The Psychology of Hiring: What Are Employers Looking For?

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psychology of hiringGoing through the hiring process can feel like you’ve run an assault course and that’s because it’s a mentally draining process. Hiring, especially the interview stage, is a rejection centered process, and you are scrutinized and assessed based on everything from your body language to the answers you give to the interview questions. But what is the psychology of hiring? What are the interviewers looking for and what can you do to increase your chances? 

The Psychology of Hiring: What Are Employers Looking For?

In the past, I’ve Googled how to interview well. I’ve used the techniques below and they have absolutely worked. Check them out, implement them, and give yourself a better shot at your dream job!

Related: 35+ High-Paying Jobs Without a Degree

The End Goal

To understand the psychology that goes on within the hiring process we first need to remind ourselves of the end goal from the employers perspective. It’s to find an individual with the skills and experience to carry out the role in question. And, who also fits well into the existing team and company culture.

Hiring is an expensive process, so HR wants to get it right the first time. This puts a lot of pressure on them to find the perfect candidate who not only fits the job description, but is going to be happy in their working environment. Otherwise, they’ll find themselves recruiting for the position again.

The Tools Interviewers Initially Use

To gauge the suitability of a candidate for a particular role, interviewers use a number of psychology tools. …One of which is the structured interview.

Structured interviews are a form of quantitative research method designed to be fair by asking the interviewees the same rigid, non-open ended questions. These questions could be behavioral or experience led and can be set up very cleverly to use positive psychology in order to reveal candidates’ strengths.

Although positive psychology is sometimes used in interviews by accident, interviewers can also be trained in it to give them a better chance of learning about a candidate’s…

  • resilience,
  • work ethic and
  • sense of personal fulfillment.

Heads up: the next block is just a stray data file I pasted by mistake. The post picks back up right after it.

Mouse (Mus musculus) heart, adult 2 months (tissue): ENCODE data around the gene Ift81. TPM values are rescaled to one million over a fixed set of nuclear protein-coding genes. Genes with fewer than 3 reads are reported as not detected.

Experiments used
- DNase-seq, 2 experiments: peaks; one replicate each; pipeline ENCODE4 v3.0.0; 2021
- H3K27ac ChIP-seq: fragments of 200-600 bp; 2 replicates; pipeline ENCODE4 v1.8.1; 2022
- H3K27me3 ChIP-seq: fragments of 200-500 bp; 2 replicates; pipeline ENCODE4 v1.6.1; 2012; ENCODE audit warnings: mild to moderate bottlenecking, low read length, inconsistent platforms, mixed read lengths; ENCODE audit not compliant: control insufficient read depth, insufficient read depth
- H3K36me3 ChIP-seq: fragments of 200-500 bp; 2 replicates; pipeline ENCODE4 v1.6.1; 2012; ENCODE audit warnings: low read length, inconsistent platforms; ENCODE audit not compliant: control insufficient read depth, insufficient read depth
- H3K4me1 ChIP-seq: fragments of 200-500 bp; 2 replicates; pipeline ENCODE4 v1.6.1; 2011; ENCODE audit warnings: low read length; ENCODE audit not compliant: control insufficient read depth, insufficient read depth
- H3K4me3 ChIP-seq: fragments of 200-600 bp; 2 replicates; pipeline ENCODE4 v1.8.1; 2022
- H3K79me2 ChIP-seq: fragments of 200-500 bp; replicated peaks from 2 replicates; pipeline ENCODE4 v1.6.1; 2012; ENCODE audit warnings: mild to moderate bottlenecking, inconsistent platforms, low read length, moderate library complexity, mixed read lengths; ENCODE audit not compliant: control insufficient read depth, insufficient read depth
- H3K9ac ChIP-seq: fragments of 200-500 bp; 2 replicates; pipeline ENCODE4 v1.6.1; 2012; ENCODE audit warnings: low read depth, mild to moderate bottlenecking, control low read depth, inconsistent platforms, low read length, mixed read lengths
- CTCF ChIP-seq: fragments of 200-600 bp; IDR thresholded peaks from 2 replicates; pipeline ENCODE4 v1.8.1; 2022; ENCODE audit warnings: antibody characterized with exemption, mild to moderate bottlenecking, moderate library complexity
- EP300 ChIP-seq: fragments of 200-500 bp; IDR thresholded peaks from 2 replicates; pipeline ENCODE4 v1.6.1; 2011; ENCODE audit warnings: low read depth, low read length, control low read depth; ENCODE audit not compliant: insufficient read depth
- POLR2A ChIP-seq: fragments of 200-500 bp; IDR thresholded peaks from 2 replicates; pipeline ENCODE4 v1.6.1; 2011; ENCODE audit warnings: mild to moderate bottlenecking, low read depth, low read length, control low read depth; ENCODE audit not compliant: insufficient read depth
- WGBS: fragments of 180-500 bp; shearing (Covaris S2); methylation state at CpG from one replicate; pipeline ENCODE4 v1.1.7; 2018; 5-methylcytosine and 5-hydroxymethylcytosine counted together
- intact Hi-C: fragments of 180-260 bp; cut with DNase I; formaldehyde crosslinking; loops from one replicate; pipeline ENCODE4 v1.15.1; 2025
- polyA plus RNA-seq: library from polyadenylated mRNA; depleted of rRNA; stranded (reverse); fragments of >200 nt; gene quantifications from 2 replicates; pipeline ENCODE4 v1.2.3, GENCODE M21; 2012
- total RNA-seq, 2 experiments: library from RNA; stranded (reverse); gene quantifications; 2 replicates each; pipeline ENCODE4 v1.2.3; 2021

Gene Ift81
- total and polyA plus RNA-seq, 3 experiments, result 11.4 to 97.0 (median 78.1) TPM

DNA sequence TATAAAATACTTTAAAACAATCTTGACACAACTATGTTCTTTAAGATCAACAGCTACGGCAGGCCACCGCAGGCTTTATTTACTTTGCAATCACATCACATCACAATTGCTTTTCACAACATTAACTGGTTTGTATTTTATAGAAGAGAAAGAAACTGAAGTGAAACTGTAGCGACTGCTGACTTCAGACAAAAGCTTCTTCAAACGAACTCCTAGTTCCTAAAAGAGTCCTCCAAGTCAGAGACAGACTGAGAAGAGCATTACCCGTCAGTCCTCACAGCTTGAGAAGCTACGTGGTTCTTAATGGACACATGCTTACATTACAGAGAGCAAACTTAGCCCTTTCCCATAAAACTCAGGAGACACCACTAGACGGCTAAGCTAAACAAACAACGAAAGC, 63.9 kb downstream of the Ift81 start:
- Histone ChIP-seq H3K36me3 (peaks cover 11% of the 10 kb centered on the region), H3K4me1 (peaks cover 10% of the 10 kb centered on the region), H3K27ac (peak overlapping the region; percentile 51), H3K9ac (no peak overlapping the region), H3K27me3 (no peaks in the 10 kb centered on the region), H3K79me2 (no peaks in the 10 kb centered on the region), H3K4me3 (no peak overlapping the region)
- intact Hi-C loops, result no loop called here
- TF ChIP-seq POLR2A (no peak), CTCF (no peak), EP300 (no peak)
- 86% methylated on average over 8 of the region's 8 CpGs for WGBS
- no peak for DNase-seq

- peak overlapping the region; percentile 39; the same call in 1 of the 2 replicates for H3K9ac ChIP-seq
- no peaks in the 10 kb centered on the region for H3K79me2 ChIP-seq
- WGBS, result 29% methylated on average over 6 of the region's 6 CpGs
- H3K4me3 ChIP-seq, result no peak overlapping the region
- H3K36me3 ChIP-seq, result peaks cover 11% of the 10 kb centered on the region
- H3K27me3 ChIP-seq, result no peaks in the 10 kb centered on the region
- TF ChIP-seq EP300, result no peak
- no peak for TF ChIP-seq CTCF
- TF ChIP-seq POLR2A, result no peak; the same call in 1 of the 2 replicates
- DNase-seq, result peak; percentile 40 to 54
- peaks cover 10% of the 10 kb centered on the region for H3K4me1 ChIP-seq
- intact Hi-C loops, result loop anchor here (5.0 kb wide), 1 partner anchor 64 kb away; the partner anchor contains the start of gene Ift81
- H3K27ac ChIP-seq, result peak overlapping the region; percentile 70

Other psychological tools that could be used by interviewers include cognitive ability tests or work samples which are often regarded as the most reliable ways to assess a candidate’s ability and suitability for a role. 

Psychological Things You Can Use to Your Advantage  

Interviews can be structured to give an interviewee the best insight into the psychology and suitability of their candidates. But, there are also a number of more subtle entirely subconscious aspects to the interview process. Once candidates are aware of them, they can definitely use them to their advantage.

These include:

1) Risk aversion

As we have already mentioned, the hiring process is an expensive procedure for businesses. This costs them both time and money and as such the interviewer will be looking to hire the lowest risk candidate. …i.e the one who fits the job and is the least likely to leave or cause any problems.

  • Candidates can take advantage of this by positioning themselves as the least risk candidate,
  • being wary of the risks employers are worried about,
  • and then putting the interviewer at ease.

2) Friendliness

Subconsciously the human brain is wired to respond to facial expressions such as a smile. A smile is a non-threatening emotion that helps to put the other party at ease and will make you seem more likable and personable to the person conducting the interview. Smiling can also benefit you as the candidate, with even fake smiles releasing happy chemicals called endorphins that help to reduce stress.

This is one of the best hacks when it comes to the psychology of hiring – BUT, don’t over-smile…that’s just creepy. 😉

3) Mirroring

Mirroring is something many of us do every day without noticing it. In essence, mirroring means copying someone’s behavior to make yourself their equal. For example…

  • if the interviewer stands, you stand to,
  • if the interviewer crosses his legs, you cross yours.

These small behavioral actions mirror the body language of the person you are with making them feel ad affinity to you even as a stranger.

4) Visualization

Visualization is an important mental tool used by the world’s top athletes to help them achieve their goals and it can be used by you to prepare for your job interview. Visualizing yourself as a calm and confident candidate in a successful interview can help to relax you and give you confidence in the real interview. It will also help you to feel more prepared for any scenario that may occur.

5) Declaring weakness

That all-important interview question ‘what do you think is your biggest weakness’ can tell an interviewer so much more than just what you are less good at, it also reveals your honesty.

Honesty is a very important characteristic in the workplace and one which is highly regarded by interviewers. Be open and genuine about your weaknesses, but as always, try to put a positive spin on it!

What have you learned about the psychology of hiring? What will you apply?

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Money

Derek

AUTHOR Derek

My name is Derek, and I have my Bachelors Degree in Finance from Grand Valley State University. After graduation, I was not able to find a job that fully utilized my degree, but I still had a passion for Finance! So, I decided to focus my passion in the stock market. I studied Cash Flows, Balance Sheets, and Income Statements, put some money into the market and saw a good return on my investment. As satisfying as this was, I still felt that something was missing. I have a passion for Finance, but I also have a passion for people. If you have a willingness to learn, I will continue to teach.

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